To get the junk files off his system, Gary and I used the techniques described in the Nov. 10, 2011, Top Story, “Putting Registry-/system-cleanup apps to the test.” In particular, we used the enhanced mode of Windows Disk Cleanup plus the free version of CCleaner [site].
We then reduced the size of the system’s default recycle bin, Internet Explorer’s temp-files storage, and the System Restore area — three notorious space hogs whose voluminous contents can cause a system to bog down. (Need more info? See this Oct. 6, 2005, item.)
When we were done, Windows had about 1.4GB fewer files to keep track of — a nontrivial amount, for sure!
Small systems might need big pagefiles
Next, I poked through various system settings to see whether anything was amiss. Gary’s pagefile size caught my eye.
A pagefile (or swapfile) is a temporary scratchpad area on the hard drive that stores code and data when Windows is juggling more stuff than will fit into system memory. It lets Windows operate as if the system had more RAM than is actually installed.
But hard drives are usually orders of magnitude slower than system RAM, so any significant use of a pagefile always produces a performance hit.
Windows tries to compensate by keeping the most-used, most-essential code and data in system RAM and inactive and lower-priority code and data in the pagefile’s virtual RAM on the hard drive.
The proper sizing of pagefiles used to be somewhat of a manual, black-art task. But there’s no mystery to it anymore: as detailed on an MS TechNet page, Microsoft recommends that a pagefile be no less than 1.5GB on systems with 1GB or less of RAM and no less than the amount of RAM, plus 300MB, on larger systems. Note that these are minimums.
The default maximum is three times the amount of system RAM, but you can go larger — much larger. Windows 7 can support pagefiles as large as 16TB (assuming a hard drive had the free space). Clearly, Microsoft isn’t looking for minimalistic pagefiles. Windows needs room.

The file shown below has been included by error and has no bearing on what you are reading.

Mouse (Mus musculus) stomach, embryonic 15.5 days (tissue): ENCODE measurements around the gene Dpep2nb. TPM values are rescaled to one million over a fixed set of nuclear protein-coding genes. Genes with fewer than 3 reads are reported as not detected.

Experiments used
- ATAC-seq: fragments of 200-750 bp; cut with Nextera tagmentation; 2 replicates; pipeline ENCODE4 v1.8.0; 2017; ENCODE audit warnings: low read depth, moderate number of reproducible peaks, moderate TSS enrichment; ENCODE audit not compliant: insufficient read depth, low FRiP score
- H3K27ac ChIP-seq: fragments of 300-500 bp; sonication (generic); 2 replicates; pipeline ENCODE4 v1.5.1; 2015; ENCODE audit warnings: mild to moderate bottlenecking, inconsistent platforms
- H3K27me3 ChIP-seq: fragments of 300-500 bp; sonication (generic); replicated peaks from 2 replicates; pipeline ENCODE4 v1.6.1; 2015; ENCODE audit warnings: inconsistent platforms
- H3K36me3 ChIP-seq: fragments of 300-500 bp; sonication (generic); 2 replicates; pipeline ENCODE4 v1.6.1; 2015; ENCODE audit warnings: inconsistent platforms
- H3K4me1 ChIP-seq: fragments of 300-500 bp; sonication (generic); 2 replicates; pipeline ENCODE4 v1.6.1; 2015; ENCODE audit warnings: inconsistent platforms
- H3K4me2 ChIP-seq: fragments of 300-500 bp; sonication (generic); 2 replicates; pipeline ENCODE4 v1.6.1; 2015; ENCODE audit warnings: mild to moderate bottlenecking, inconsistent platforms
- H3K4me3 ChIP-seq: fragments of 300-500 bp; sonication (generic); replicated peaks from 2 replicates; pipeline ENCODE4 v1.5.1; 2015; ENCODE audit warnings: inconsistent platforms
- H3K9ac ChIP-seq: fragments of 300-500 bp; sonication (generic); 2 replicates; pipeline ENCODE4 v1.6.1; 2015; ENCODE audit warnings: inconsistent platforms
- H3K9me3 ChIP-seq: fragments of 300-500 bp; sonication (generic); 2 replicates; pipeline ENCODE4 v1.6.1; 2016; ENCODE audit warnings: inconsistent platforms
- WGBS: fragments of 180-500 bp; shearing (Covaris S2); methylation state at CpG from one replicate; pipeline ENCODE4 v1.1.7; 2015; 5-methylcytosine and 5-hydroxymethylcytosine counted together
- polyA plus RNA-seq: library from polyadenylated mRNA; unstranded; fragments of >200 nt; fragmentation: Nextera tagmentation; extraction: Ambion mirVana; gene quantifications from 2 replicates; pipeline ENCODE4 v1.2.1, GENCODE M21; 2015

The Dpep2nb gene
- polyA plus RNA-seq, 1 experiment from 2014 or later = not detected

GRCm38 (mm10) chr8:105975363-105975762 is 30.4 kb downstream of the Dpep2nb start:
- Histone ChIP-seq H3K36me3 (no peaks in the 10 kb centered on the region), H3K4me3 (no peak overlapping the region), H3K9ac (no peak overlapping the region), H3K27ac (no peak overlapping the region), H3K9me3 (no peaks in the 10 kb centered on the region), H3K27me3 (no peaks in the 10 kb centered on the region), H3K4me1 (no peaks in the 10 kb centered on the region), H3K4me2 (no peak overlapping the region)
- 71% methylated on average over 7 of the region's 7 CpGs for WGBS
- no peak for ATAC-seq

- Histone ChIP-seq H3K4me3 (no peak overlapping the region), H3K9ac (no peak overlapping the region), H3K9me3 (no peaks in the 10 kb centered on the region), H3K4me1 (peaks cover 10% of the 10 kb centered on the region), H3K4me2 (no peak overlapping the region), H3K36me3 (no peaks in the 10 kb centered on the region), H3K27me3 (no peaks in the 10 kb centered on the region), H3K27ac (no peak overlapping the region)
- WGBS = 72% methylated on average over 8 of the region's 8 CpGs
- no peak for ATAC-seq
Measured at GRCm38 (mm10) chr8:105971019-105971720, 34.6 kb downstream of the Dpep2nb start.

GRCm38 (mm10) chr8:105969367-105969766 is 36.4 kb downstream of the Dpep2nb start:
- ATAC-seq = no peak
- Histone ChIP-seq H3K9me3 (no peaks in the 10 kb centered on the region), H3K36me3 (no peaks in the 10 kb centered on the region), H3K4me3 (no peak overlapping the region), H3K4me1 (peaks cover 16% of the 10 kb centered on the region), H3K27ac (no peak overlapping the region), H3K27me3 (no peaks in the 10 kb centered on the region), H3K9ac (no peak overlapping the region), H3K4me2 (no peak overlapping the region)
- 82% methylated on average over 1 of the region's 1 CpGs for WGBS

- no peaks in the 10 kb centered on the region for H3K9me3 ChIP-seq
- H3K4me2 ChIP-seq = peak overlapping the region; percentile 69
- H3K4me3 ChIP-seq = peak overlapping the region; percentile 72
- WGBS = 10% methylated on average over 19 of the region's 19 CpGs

By default, Win7 sets its pagefile size at or near the RAM-times-three maximum, then automatically manages pagefile size dynamically — growing or shrinking the pagefile as needed.
In most cases, it works well. Since the advent of Windows 7, I’ve recommended leaving the pagefile defaults alone and letting the system manage it.
However, Gary’s pagefile settings were set by the OEM to a fixed, 3GB pagefile (150 percent of the amount of RAM in Gary’s 2GB system). That’s within spec — but at the low end. Aha!
That meant Gary’s PC had dual space constraints: its modest 2GB of system RAM and its smallish pagefile. Normally, Windows can use the pagefile as abundant virtual RAM. But when Gary used his system heavily, the virtual-memory system became saturated with read/write requests, bogging down the entire system with Windows’ data-swapping. In effect, the pagefile was a bottleneck, causing his PC to run at inefficient hard-drive speeds instead of high-speed RAM rates.
Gary’s system had plenty of empty space on the hard drive, so there was no reason to constrain the pagefile that way. We reset the system to let Windows automatically manage pagefile size. As the cited TechNet page states, it’s easy to do — via the Windows Control Panel or this handy, undocumented shortcut:
- Step 1. Click Start and type systempropertiesadvanced (with no spaces) into the Search programs and files box. Then press Enter.